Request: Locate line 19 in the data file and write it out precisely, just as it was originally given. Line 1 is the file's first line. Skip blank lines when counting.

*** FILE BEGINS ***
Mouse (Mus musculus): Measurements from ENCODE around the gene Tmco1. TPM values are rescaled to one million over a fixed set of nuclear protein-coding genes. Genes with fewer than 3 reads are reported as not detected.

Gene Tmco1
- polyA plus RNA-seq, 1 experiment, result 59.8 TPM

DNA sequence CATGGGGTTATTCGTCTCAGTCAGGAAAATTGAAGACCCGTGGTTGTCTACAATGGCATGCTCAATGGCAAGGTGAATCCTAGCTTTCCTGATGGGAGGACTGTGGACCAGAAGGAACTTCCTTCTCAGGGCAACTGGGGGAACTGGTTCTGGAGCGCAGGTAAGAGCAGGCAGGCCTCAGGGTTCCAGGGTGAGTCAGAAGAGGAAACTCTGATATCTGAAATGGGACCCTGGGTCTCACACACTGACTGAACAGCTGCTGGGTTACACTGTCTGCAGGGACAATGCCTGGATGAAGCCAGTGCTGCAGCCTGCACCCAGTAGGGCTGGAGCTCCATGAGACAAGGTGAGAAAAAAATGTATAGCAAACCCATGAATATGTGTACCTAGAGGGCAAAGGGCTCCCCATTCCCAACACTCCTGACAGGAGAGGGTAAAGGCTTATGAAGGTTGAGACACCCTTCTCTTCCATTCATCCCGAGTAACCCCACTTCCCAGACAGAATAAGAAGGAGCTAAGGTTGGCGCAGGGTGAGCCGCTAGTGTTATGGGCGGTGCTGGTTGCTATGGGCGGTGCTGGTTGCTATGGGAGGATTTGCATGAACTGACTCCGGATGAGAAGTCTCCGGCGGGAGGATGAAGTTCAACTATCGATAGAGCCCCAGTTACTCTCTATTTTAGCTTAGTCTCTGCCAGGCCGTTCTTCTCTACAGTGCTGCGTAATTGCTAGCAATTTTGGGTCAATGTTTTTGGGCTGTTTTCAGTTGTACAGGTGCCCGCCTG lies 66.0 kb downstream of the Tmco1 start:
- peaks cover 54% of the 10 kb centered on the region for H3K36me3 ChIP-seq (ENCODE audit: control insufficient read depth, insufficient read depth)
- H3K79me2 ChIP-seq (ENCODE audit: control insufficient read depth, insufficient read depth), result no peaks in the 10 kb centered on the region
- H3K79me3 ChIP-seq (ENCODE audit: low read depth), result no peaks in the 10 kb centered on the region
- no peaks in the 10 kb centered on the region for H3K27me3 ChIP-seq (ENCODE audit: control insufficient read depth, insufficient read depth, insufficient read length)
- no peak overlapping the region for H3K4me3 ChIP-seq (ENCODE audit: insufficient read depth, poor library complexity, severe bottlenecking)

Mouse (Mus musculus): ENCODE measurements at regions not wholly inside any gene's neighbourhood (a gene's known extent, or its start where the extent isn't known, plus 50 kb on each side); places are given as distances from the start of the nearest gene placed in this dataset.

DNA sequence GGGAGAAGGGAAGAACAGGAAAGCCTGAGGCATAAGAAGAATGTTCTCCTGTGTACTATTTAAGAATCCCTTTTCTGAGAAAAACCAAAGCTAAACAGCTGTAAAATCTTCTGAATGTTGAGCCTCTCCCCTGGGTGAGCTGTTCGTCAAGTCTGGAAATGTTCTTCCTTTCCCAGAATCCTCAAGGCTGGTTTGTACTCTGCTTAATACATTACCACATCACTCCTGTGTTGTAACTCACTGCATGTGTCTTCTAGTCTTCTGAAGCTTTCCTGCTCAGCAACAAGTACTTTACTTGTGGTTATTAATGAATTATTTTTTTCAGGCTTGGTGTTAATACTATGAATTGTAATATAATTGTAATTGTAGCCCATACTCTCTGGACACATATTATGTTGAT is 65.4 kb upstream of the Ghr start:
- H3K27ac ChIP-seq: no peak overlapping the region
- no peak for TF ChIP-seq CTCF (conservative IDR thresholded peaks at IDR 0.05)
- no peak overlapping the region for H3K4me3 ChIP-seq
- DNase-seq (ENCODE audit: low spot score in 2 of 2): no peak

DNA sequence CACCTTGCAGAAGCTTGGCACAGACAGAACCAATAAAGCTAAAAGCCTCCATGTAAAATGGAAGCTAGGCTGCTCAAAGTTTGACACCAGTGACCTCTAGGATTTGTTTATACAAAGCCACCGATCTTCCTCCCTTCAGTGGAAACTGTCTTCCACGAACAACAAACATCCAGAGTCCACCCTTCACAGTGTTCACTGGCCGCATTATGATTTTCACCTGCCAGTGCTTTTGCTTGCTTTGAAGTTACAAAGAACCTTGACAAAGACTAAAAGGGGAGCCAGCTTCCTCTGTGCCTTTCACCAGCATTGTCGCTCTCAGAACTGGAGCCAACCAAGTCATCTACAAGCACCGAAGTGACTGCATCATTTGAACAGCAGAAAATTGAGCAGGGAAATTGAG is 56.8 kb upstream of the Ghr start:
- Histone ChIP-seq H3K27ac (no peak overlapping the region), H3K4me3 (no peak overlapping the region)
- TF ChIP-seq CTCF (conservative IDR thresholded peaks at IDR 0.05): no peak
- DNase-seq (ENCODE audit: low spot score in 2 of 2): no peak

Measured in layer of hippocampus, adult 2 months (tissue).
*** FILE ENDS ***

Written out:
- DNase-seq (ENCODE audit: low spot score in 2 of 2): no peak